(Eighth in a 52 part introspective devotional series, weekly more or less, based on the Scriptures that inspired George Federick Handel to write The Messiah.)
[see the entire series here]
Arise, shine; for thy light is come, and the glory of the LORD is risen upon thee. For, behold, the darkness shall cover the earth, and gross darkness the people: but the LORD shall arise upon thee, and his glory shall be seen upon thee. And the Gentiles shall come to thy light, and kings to the brightness of thy rising. –Isaiah 60:1-3
History is the display of the supposed advantages of power and intelligence which some men possess over others, of the struggle for existence hypocritically described by ideologists as a struggle for justice and freedom, of the ebb and flow of old and new forms of human righteousness, each vying with the rest in solemnity and triviality…
–Karl Barth, The Epistle to the Romans (p. 77)
Looking at history it is all to common to see the struggle for power be so prominent. In fact, history could be conceivably described as the running account of sin on mankind since sin originates in the power seeking of Satan himself.
The judgement of God is the end of history, not the beginning of a new, a second, epoch. By it history is not prolonged, but done away with…God speaks: and He is recognized as the Judge…the end is also the goal; the Redeemer is also the Creator; He that judgeth is also He that restoreth all things. –Barth (Ibid)
If history then is a running account of the effects of sin on mankind then our history is not something to be tolerated by God. He, if He is indeed the Holy God described in the pages of the Bible, must end it. In fact, Jesus Christ on the cross was the beginning of the end of history. That was the statement of action that put God’s judgement on all humanity.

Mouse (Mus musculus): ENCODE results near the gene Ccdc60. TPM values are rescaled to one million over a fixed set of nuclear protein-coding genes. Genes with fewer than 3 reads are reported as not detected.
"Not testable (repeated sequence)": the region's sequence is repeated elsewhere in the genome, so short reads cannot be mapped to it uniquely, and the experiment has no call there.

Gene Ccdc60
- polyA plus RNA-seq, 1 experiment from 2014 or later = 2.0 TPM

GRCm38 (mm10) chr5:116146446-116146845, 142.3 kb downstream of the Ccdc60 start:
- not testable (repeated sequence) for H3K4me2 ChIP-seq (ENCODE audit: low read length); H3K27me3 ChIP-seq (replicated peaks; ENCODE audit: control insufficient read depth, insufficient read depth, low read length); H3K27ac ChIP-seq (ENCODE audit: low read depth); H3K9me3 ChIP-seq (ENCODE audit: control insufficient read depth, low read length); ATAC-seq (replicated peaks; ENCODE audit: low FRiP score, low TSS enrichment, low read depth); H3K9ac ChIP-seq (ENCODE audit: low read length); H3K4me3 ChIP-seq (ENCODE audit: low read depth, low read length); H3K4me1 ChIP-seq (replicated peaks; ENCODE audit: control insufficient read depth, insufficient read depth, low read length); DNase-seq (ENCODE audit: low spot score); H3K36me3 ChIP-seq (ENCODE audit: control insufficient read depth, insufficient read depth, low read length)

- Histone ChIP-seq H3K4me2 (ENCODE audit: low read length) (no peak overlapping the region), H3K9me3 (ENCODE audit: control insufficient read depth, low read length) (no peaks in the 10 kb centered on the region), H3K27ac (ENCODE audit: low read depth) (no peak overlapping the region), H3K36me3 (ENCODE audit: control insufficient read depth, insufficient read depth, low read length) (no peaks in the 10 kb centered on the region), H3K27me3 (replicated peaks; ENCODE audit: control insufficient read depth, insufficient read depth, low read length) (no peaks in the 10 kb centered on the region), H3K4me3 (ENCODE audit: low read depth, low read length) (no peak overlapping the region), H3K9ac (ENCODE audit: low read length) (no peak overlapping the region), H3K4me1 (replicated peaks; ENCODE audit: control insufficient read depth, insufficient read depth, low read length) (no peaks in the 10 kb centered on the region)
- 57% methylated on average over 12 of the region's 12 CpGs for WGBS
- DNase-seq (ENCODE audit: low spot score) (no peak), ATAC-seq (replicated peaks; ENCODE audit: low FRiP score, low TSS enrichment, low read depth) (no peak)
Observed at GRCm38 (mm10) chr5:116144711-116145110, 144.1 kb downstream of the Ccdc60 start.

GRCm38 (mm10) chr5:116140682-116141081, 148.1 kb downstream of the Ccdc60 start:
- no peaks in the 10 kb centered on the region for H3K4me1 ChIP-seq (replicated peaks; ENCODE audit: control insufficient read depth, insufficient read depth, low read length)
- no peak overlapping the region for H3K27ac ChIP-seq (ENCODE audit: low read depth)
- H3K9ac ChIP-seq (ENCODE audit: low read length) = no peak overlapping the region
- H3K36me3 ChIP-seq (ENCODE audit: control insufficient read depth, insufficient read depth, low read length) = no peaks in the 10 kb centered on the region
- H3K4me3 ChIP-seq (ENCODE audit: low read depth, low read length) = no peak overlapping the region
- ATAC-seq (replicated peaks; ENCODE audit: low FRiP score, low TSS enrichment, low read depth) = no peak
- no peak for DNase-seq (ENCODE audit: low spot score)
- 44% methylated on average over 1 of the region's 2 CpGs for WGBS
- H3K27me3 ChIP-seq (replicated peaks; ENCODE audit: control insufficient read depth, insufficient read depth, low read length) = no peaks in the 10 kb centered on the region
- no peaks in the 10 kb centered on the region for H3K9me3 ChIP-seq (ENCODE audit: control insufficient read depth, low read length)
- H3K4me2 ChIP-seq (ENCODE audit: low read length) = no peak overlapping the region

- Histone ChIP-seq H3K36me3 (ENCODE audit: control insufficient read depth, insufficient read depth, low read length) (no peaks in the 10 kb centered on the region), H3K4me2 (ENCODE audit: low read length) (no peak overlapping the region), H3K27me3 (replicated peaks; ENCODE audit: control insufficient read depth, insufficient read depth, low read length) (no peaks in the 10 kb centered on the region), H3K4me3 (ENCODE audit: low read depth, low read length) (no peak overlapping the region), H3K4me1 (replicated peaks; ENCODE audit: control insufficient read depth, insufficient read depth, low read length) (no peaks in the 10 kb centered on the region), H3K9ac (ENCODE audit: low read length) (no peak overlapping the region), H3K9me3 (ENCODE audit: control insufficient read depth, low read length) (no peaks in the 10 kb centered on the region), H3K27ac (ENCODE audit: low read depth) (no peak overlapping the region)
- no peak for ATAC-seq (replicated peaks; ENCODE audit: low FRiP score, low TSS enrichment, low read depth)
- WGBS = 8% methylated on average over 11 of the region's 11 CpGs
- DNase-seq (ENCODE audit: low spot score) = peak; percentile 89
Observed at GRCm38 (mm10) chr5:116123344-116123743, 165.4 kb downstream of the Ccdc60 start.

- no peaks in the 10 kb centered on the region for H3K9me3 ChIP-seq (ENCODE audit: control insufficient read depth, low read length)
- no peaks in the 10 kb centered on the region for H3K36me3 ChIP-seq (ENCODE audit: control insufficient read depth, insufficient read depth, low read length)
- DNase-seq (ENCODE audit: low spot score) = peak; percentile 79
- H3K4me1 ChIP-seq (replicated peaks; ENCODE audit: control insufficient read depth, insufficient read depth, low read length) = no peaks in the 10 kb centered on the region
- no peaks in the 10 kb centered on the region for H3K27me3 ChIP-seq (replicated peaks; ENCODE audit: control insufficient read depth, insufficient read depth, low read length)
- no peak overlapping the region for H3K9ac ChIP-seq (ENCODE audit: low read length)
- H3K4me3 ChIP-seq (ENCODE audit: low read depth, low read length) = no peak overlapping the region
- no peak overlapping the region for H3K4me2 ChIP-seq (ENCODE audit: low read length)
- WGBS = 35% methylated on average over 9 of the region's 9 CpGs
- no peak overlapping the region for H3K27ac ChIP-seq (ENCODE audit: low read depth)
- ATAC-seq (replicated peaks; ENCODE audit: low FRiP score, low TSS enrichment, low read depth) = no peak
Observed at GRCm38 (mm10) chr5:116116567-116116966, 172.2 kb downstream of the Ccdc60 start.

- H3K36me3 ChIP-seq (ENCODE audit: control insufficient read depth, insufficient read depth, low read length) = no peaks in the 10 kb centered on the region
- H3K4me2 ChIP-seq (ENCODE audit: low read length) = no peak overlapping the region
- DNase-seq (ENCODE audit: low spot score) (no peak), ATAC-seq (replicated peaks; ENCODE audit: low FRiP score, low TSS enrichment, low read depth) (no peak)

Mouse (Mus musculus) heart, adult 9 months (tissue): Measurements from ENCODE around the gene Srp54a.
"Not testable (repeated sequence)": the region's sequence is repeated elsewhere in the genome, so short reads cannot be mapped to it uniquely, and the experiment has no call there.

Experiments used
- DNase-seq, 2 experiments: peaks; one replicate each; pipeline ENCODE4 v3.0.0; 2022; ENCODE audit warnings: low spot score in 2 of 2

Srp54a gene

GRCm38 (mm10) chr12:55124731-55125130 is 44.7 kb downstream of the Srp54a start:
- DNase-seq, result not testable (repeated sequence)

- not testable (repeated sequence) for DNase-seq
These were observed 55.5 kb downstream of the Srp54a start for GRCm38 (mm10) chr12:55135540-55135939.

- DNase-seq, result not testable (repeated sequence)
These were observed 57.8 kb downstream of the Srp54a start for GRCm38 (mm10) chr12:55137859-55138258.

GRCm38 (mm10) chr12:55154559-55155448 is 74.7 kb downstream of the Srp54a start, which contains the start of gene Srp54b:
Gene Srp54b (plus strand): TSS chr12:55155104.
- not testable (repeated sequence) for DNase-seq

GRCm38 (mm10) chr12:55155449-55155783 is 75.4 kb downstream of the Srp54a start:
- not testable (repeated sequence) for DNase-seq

The most radical ending of history, the negation under which all flesh stands, the absolute judgement, which is the meaning of God for the world of men and time and things is also the crimson thread which runs through the whole course of the world in its inevitability. –Barth (Ibid)
Yet, we are stumbling around in darkness looking for the light as Isaiah foretold to Judah. Humanity knows its fate in the darkness. Will the church universal hide the light? Will the bride of Christ not look expectantly for her Bridegroom in the dark of the night?
One day the fulfillment of history will occur and God’s final Judgement will bring an end to “this terrestrial ball.” With expectancy, we must look to shine the gospel light into the darkness of mankind, freely weave the thread of the crimson stain that is the blood of Christ for redemption, and bring all “to thy light.”
I pray, Lord, that I will be able by Your strength, to look with expectancy to Your coming. Until then help me to bring out darkness those that would seek Your light and glory. In Jesus’ name, Amen.